Between its active volcanoes, rugged coastline, and stunning beaches, it’s no surprise that the Big Island has several incredible hiking trails to explore. But if you’ve only got a short time on the island, you may find it difficult to choose which one is worth it. Here’s the 7 best hikes on the Big Island to enjoy while you’re in paradise.
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If you’re wondering which Hawaiian island has the very best hiking, the Big Island should definitely be at the top of the list. The trails listed in this article will take you to jaw-dropping green and black sand beaches, along a steaming volcanic crater floor, and to the summit of the tallest mountain on the planet (kinda sorta… more on that later).
Better yet, the best hikes on the Big Island are spread out around this massive island, but the good news is that they’re, at most, about an hour and a half drive from either Kona or Hilo. So no matter where you’re staying on the Big Island, you’ll have plenty of hiking adventures to choose from nearby!
Let’s get into it!
Best Hikes on the Big Island
1. Captain Cook Monument Trail
The trailhead is located here, 22 minutes south of Kona (or an hour and 50 minutes west of Hilo).
It’s not surprising why the Captain Cook Monument Trail is considered one of the best hikes on the Big Island, given that it offers sweeping ocean views, lots of adorable goat friends, and some of the most incredible snorkeling in the entire state of Hawaii!
From the trailhead, you’ll hike down through lush grasslands and trees dripping with tropical flowers overhead. About one mile into the trail, the forest will clear, giving way to a craggy volcanic landscape, with nothing but lava rock and jaw-dropping vistas of the Pacific Ocean as far as the eye can see.
Here, you’ll walk down this steep hill until you reach sea level and walk through some tree coverage until you eventually reach the area with the Captain Cook Monument, a white stone obelisk. The monument was erected here in memory of the famous British explorer, who was the first documented Westerner to navigate to Hawaii in 1778 and was killed near this spot while trying to kidnap a Hawaiian high chief in 1779.
While the history of Captain Cook’s arrival on the Hawaiian Islands is interesting and all, what truly makes this hike so cool is what lies beyond its shores—Kealakekua Bay, home to a pristine coral reef, hundreds of different kinds of tropical fish, and the best snorkeling on the Big Island.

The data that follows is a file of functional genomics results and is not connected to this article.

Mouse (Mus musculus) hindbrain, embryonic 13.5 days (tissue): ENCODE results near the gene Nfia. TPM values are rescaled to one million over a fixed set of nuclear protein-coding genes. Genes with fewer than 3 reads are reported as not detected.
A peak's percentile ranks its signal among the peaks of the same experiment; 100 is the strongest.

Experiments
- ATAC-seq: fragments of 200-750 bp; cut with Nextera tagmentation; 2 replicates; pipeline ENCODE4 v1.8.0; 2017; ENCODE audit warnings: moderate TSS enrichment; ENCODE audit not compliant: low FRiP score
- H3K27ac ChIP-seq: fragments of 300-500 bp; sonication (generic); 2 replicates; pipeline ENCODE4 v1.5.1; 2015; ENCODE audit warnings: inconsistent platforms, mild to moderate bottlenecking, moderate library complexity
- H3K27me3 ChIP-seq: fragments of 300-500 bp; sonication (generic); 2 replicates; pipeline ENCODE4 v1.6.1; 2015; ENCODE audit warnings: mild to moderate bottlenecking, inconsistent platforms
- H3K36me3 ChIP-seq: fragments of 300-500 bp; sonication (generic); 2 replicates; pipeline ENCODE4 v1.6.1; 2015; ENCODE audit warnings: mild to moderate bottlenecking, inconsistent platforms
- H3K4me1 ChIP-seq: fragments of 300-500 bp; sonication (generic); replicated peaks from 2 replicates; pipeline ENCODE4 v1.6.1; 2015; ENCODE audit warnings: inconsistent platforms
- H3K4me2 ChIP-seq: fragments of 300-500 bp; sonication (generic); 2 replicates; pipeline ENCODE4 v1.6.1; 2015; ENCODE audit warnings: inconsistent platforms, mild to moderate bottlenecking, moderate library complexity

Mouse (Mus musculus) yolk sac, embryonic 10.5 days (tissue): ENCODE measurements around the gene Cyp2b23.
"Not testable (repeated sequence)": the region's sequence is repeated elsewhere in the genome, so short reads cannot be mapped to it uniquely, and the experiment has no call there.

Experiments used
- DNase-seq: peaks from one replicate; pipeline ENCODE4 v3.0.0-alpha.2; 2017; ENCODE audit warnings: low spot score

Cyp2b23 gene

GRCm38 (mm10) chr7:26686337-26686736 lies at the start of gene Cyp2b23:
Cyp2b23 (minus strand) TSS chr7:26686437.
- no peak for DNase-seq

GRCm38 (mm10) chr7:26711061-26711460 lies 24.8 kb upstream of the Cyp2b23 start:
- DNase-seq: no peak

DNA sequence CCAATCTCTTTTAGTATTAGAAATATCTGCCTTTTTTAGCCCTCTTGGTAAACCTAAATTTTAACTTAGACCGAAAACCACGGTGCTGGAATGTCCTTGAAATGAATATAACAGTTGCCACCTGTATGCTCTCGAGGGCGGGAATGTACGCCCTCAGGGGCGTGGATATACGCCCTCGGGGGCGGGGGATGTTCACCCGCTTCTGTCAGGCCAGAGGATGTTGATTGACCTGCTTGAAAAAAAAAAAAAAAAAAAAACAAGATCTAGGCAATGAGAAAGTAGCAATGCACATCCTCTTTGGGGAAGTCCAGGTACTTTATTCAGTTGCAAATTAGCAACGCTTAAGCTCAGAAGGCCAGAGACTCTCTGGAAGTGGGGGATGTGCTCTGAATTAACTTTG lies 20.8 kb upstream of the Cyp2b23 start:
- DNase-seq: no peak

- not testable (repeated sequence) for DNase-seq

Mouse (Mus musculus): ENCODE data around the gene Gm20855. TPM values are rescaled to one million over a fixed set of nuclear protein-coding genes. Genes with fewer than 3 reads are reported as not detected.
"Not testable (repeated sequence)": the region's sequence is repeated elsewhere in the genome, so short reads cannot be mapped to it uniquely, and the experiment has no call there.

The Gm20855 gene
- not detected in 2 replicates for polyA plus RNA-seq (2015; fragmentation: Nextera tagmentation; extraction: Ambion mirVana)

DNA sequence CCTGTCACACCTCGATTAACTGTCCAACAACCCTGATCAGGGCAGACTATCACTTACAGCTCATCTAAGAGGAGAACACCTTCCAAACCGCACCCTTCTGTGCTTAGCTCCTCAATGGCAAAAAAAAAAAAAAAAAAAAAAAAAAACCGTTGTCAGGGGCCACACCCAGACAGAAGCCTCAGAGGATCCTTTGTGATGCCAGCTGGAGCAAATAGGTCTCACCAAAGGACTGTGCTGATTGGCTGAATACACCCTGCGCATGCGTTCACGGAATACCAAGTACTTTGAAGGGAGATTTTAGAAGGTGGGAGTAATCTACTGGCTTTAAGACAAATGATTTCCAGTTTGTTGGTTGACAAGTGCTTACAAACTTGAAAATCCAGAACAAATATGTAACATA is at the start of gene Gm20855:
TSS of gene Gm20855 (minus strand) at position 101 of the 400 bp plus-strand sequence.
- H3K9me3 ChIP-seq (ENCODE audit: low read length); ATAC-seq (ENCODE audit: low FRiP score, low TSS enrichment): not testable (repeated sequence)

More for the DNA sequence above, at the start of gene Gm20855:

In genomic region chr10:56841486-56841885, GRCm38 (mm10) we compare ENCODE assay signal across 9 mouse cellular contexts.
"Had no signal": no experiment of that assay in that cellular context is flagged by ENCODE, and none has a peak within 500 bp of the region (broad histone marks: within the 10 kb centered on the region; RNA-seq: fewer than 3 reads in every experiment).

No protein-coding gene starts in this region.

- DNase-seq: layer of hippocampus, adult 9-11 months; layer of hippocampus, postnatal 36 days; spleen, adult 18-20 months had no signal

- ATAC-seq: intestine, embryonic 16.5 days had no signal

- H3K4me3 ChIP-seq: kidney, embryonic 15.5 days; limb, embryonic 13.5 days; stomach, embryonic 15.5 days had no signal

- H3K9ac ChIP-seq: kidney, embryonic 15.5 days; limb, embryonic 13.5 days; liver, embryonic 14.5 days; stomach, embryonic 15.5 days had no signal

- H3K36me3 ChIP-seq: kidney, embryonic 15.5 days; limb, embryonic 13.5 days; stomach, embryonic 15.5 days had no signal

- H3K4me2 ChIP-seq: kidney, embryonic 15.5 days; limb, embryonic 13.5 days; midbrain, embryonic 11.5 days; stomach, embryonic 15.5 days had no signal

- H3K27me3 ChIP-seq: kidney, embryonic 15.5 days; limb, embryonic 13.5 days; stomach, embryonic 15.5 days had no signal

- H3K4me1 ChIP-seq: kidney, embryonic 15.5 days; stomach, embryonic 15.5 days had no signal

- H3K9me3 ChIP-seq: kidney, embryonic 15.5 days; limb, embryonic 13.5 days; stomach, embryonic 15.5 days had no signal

And in fact, the only ways to reach Kealakekua Bay is to hike along the Captain Cook Monument Trail or take a boat in, like on one of the Captain Cook snorkeling tours you can choose from. The latter option is much more pricey than the totally freeeeee option of hiking in along the Captain Cook Monument Trail. Just don’t forget to bring along your snorkeling gear!
Once you’re done snorkeling at the Captain Cook monument, you’ll need to make your way back up to the trailhead. Which, notably, is 100% uphill.
Bring lots and lots of water (my husband, Justin, and I use these comically enormous Nalgene bottles) and start the hike as early as you can. Between the hot Hawaiian sun and the steep and unrelenting incline, this trail kicked my butt WAY more than I’d like to admit!
2. Mauna Kea trail
4,986 feet (and, if you’re anything like me, you will feel every single foot of it!)
Hard. Like, really hard. Not only is this trail long and SUPER steep, but it also starts at over 9,000 feet elevation and you’ll climb almost an additional vertical mile to the summit!
The trailhead is located here at the Onizuka Center for International Astronomy Visitor Information Station, 45 minutes west of Hilo (or an hour and 10 minutes east of Kona).
Pssst… it’s recommended that you acclimate at the parking lot’s elevation for at least half an hour before starting the hike. Use some of this time to snag a (free!) permit from the Visitor Information Station.
The Mauna Kea hike is pretty special.
For one, Mauna Kea is technically the tallest mountain on the planet, when measured from the seafloor to its summit (take that, Mount Everest!). For another, because it’s the tallest peak in the state of Hawaii, Mauna Kea’s summit was considered by the ancient Hawaiians to be incredibly sacred and to be the realm of the gods.
As mentioned above, getting to the summit of the realm of the gods isn’t without its challenges, though. From the trailhead, you’ll start hiking up the trail of rocky volcanic scree and gain over 2,000 feet of elevation in the first two miles. As you climb higher and higher, you’ll be afforded stunning views of Mauna Loa (the largest active volcano ON THE PLANET!) to the south.
Eventually, the landscape will shift, with lots of colorful volcanic cinder cones towering above. In the distance, you can see the glint of the futuristic telescopes that are perched on top of Mauna Kea.
A little over five miles into the trail, you’ll reach the road that, ahem, less ambitious folks will drive along to reach the summit. You’ll walk the last two miles along this road, as you climb higher and higher above the clouds. With one last push, you’ll finally reach the peak of the tallest mountain in the state of Hawaii (and, kinda sorta, the world!).